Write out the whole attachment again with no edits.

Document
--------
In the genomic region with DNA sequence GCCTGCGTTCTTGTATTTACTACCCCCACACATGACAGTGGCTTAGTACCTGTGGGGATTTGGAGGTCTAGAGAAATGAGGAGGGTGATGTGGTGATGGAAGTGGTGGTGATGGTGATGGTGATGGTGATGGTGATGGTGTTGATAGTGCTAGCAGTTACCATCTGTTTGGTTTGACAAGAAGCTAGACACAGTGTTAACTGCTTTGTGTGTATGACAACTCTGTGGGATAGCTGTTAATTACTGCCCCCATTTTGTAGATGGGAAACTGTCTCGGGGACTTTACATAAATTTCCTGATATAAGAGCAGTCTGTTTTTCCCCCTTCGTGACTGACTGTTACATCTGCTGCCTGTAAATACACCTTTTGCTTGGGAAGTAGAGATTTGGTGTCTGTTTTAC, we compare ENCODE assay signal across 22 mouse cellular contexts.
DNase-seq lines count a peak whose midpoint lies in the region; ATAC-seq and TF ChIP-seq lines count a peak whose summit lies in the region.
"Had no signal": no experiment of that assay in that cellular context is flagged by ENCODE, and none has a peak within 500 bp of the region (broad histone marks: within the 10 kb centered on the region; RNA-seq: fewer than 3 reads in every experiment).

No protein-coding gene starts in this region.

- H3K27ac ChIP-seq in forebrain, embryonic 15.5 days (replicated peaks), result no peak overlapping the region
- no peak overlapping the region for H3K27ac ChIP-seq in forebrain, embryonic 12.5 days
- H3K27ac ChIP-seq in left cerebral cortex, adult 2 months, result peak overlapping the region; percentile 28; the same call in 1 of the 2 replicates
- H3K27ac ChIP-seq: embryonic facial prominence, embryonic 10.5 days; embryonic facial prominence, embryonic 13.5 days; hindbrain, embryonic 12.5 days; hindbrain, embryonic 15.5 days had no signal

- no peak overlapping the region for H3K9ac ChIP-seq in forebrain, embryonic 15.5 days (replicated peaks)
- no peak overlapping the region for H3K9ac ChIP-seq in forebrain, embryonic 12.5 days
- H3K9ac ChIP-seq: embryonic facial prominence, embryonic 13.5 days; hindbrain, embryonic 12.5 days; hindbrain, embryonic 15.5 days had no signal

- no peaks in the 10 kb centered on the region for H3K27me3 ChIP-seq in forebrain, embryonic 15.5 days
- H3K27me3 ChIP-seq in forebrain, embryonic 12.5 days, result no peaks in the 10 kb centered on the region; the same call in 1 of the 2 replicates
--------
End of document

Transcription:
In the genomic region with DNA sequence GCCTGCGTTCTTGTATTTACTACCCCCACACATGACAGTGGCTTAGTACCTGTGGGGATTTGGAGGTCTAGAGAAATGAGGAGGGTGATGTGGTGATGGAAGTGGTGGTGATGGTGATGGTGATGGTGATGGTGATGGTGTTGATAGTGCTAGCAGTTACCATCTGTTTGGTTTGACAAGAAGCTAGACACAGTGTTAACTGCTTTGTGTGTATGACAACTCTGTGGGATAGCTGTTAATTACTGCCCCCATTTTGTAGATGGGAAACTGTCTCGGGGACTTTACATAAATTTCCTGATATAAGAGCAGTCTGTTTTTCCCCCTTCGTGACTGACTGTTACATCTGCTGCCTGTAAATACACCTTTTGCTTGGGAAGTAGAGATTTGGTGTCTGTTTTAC, we compare ENCODE assay signal across 22 mouse cellular contexts.
DNase-seq lines count a peak whose midpoint lies in the region; ATAC-seq and TF ChIP-seq lines count a peak whose summit lies in the region.
"Had no signal": no experiment of that assay in that cellular context is flagged by ENCODE, and none has a peak within 500 bp of the region (broad histone marks: within the 10 kb centered on the region; RNA-seq: fewer than 3 reads in every experiment).

No protein-coding gene starts in this region.

- H3K27ac ChIP-seq in forebrain, embryonic 15.5 days (replicated peaks), result no peak overlapping the region
- no peak overlapping the region for H3K27ac ChIP-seq in forebrain, embryonic 12.5 days
- H3K27ac ChIP-seq in left cerebral cortex, adult 2 months, result peak overlapping the region; percentile 28; the same call in 1 of the 2 replicates
- H3K27ac ChIP-seq: embryonic facial prominence, embryonic 10.5 days; embryonic facial prominence, embryonic 13.5 days; hindbrain, embryonic 12.5 days; hindbrain, embryonic 15.5 days had no signal

- no peak overlapping the region for H3K9ac ChIP-seq in forebrain, embryonic 15.5 days (replicated peaks)
- no peak overlapping the region for H3K9ac ChIP-seq in forebrain, embryonic 12.5 days
- H3K9ac ChIP-seq: embryonic facial prominence, embryonic 13.5 days; hindbrain, embryonic 12.5 days; hindbrain, embryonic 15.5 days had no signal

- no peaks in the 10 kb centered on the region for H3K27me3 ChIP-seq in forebrain, embryonic 15.5 days
- H3K27me3 ChIP-seq in forebrain, embryonic 12.5 days, result no peaks in the 10 kb centered on the region; the same call in 1 of the 2 replicates